2013 WAS A YEAR OF INJURIES FOR THE NFL, ATHLETES SHOULD REVIEW THEIR INSURANCE POLICIES FOR THE SEASON AHEAD
The need for disability insurance in the NFL is on the rise after what seems to have been a huge year for injuries. Even though the amount of injuries overall is not that different from recent years, there were approximately 50 ACL injuries,* in both the preseason and regular season combined. There are a few different theories for the increase in ACL tears. First, with the pressure to eliminate helmet-to-helmet contact, defensive players are aiming lower to take down their opponents. Another theory is related to conditioning during the offseason. There is no way to know exactly what is causing this increase but athletes need to be prepared for the eventuality that their career could end. (Espn.go.com, Inside Slant: Big spike in ACL injuries, October 23, 2013)
The Green Bay Packers currently lead with the most injured players on the reserve lists. Casey Hayward, cornerback for the Packers, has been out most of the season with a hamstring injury. If the team decides to release the injured player, that particular player will be paid depending on what was negotiated in his contract. Most players are not guaranteed their whole salary but usually guaranteed just a signing bonus, which the team pays the new player right away. The rest of the salary is spread out over the years they actually play for that specific team. (Pro-Football Talk, NBCsports.com, Packers put Casey Hayward on injured reserve, November 23, 2013)
For example, David Akers signed a three-year, $9 million contract with the San Francisco 49ers before the 2011 season. The team paid a $1.7 million signing bonus to Akers. That money was guaranteed. The 49ers also paid $1.3 million in salary to Akers for the 2011 season, plus another $3 million in salary to him last season. Akers was scheduled to earn the remaining $3 million via salary for the 2013 season, but he will not get that money because the 49ers released him. (How do contracts work? Glad you asked: ESPN, March 7, 2013).
“For those players who are injured and no longer able to play professional football, own-occupation protection attached to their disability insurance policy will keep them comfortable in the case they are released from the team due to an injury,” says Frank N. Darras, disability lawyer to the pros.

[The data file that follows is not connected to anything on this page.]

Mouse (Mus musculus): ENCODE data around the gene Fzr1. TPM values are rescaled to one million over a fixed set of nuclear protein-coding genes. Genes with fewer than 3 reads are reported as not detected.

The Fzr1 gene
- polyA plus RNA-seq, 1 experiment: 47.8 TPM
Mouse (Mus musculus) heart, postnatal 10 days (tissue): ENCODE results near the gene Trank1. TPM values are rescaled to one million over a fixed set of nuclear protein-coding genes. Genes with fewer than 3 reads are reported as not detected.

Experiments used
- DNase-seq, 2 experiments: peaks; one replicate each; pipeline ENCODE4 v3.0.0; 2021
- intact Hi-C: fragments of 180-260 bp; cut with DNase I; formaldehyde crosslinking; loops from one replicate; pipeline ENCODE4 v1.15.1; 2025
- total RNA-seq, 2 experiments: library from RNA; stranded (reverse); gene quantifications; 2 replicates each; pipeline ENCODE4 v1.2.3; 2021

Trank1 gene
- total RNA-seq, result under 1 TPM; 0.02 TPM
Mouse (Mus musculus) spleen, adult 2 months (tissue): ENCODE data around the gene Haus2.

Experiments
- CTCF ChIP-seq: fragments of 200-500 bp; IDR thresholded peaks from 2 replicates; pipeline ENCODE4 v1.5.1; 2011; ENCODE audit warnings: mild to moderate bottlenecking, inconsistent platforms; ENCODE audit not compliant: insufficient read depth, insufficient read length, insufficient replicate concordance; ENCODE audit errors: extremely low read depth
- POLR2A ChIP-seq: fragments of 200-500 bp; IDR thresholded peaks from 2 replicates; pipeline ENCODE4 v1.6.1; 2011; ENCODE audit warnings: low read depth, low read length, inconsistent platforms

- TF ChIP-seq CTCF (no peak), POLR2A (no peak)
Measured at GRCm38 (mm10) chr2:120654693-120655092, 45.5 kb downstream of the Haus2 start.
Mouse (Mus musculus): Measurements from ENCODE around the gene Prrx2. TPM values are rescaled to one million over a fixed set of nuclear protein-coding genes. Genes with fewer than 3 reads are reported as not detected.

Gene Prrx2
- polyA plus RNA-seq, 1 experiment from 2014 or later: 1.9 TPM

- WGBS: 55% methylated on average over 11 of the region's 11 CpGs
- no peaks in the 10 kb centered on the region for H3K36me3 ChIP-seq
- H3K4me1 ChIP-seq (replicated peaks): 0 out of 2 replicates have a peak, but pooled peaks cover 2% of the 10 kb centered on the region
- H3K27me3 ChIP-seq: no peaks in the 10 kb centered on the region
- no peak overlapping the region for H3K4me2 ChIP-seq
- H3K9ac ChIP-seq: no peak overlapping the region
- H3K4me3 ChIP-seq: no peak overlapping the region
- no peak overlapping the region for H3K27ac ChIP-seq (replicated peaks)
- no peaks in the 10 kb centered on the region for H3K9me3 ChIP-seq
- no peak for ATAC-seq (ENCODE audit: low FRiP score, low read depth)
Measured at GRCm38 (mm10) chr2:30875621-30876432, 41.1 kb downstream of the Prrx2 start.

“Contracts for professional athletes are usually worded to pay them disability benefits if they are no longer able to play professional football,” explains Darras, “Oftentimes, professional players can find gainful employment doing sports broadcasting or coaching even though they are still receiving full benefits.”
With the Super Bowl fast approaching, the current football season will come to an end but with it comes the onset of the NFL draft. Newly-drafted football players should closely examine the injuries seen in the 2013 season. When looking at those numbers, all new athletes should protect themselves and their income with a disability insurance policy, says Darras.
According to Peter King, of Monday Morning Quarterback (MMQB), there is an upward trend in the total number of sustained injuries from 2004 to 2012. The data includes both practices and games. “The data also shows a steady annual increase in the number of injuries that require surgery and those that result in eight or more days of missed playing time,” (2013: Year of the Injury?: MMQB, December 2013).
The importance of preparing ahead cannot be stressed enough. With the high demands of professional sports, the state of a career lies with the physical ability to play the game, says Darras.
“You never want to see an athlete injured and out of the game permanently but it tends to happen more than we like to see,” says Darras. “Professional football players are always at great risk and should keep in mind the value of an individual disability insurance policy. Before we see the new season gear up, I would like to see all new and returning athletes review their policies with a top disability insurance lawyer who is familiar with star athletes and their insurance needs.”